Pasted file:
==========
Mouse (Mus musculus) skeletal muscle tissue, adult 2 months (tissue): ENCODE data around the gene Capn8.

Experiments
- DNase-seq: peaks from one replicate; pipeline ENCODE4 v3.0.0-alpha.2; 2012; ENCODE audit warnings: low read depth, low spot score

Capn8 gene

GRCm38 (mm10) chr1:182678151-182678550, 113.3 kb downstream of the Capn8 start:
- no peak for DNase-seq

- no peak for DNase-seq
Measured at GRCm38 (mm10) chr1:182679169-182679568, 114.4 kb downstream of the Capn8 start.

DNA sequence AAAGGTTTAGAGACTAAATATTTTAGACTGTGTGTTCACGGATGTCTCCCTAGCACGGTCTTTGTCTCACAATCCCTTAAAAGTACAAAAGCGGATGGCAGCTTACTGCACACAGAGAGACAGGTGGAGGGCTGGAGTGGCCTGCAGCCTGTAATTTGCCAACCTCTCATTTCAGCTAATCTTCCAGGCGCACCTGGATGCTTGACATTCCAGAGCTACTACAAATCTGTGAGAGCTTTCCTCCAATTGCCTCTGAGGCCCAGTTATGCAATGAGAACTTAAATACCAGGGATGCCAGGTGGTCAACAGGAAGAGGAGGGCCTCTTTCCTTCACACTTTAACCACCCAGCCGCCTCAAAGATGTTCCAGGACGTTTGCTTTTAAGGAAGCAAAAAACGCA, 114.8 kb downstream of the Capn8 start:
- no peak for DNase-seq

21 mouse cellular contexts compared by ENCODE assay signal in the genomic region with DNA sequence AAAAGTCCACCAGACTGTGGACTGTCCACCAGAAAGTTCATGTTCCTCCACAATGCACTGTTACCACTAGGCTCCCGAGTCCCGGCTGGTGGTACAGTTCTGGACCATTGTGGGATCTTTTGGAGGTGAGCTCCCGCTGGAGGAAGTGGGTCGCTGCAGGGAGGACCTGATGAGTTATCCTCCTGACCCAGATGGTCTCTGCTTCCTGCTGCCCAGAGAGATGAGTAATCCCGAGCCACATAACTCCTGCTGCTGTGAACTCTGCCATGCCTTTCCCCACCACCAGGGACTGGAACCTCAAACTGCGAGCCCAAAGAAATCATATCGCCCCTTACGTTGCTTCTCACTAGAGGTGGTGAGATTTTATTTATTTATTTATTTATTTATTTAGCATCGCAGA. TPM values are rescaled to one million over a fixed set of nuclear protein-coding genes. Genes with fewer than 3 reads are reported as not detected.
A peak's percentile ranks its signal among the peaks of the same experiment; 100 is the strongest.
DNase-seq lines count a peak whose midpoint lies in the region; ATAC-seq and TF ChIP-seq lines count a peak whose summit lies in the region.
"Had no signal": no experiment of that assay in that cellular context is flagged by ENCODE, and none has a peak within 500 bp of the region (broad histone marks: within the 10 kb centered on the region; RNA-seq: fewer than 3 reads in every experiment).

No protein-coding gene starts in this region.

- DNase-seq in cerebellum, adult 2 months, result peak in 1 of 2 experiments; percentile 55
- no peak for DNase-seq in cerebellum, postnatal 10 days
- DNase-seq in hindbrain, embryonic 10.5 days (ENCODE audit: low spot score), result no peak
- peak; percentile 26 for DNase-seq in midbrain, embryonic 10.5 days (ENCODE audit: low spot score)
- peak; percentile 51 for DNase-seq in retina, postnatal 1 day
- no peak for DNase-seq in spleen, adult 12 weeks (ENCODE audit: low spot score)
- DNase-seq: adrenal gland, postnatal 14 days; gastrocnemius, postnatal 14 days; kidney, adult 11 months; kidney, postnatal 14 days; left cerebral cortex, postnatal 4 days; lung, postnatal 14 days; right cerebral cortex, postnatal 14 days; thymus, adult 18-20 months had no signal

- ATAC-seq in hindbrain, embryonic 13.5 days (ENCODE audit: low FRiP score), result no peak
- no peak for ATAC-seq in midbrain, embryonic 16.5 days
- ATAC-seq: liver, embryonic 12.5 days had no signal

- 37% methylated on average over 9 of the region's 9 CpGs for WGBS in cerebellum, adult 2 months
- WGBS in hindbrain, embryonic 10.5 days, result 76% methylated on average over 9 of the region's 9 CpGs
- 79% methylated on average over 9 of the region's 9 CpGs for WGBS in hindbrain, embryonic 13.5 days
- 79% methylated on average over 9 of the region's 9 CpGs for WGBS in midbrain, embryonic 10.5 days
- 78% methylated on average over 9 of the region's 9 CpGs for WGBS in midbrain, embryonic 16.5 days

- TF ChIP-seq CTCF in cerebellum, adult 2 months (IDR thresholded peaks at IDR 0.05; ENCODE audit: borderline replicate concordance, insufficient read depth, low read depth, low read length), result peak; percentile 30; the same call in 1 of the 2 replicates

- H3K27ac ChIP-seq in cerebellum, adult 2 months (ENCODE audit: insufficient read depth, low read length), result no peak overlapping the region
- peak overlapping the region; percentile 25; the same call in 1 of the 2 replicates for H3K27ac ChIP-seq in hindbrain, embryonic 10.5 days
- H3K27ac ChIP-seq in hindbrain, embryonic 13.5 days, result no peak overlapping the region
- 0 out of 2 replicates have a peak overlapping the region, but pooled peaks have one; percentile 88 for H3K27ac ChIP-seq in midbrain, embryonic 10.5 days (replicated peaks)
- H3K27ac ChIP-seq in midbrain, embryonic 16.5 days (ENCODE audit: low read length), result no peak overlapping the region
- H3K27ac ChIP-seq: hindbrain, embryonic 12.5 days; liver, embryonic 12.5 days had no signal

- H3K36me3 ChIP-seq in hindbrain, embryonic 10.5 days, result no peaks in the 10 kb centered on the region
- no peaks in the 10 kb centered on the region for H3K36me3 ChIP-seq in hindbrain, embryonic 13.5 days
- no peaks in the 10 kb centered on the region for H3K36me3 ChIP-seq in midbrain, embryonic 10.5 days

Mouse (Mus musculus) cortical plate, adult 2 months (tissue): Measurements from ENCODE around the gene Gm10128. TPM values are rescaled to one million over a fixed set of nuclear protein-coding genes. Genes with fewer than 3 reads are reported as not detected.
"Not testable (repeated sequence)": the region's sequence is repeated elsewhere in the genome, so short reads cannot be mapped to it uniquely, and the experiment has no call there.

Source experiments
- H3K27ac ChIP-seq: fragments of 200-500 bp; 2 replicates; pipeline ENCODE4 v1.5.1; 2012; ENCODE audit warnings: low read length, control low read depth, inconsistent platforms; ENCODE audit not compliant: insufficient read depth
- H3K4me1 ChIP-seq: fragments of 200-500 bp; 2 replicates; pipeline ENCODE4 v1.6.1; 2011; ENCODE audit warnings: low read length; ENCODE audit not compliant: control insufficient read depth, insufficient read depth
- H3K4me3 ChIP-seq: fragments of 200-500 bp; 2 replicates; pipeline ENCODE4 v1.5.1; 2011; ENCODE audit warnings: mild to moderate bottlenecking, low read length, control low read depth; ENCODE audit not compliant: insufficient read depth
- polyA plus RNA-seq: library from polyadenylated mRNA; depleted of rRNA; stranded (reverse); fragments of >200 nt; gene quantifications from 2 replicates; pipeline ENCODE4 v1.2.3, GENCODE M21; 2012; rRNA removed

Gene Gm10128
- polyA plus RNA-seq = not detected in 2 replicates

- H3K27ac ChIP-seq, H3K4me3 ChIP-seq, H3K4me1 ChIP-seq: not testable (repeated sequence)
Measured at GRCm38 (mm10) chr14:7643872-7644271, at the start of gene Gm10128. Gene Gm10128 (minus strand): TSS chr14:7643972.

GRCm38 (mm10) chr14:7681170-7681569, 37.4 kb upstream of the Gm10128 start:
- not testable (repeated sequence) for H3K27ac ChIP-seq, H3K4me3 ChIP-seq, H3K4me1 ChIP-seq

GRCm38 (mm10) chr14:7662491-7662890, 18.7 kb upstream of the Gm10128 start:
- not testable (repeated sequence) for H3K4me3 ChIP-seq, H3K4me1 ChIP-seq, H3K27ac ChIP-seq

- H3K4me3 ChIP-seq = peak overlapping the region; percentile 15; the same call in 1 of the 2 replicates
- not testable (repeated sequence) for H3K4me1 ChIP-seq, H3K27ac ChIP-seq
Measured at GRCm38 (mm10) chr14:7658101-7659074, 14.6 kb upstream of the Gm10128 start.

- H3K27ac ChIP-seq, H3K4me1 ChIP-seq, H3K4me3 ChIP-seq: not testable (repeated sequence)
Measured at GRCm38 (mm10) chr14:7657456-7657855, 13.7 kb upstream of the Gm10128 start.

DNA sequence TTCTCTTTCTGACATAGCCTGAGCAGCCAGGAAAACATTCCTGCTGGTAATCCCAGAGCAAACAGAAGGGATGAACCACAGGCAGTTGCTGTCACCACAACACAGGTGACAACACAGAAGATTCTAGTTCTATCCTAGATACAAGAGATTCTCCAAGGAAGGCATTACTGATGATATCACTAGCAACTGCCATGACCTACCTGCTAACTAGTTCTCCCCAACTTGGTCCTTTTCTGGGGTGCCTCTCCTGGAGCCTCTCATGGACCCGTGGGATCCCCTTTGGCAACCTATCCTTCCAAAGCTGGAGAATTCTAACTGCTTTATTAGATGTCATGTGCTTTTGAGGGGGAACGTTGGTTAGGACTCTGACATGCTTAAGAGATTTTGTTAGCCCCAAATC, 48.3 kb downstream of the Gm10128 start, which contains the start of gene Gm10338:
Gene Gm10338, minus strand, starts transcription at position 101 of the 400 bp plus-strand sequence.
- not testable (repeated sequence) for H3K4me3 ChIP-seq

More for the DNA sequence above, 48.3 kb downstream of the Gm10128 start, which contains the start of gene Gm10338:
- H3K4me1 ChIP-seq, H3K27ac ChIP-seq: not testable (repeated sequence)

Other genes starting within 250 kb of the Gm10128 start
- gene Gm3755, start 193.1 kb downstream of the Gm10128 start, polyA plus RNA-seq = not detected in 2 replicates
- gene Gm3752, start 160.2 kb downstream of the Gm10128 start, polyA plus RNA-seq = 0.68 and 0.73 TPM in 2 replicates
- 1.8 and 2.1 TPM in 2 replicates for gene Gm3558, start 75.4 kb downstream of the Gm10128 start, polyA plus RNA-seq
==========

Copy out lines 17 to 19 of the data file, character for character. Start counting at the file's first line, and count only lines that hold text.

- no peak for DNase-seq in cerebellum, postnatal 10 days
- DNase-seq in hindbrain, embryonic 10.5 days (ENCODE audit: low spot score), result no peak
- peak; percentile 26 for DNase-seq in midbrain, embryonic 10.5 days (ENCODE audit: low spot score)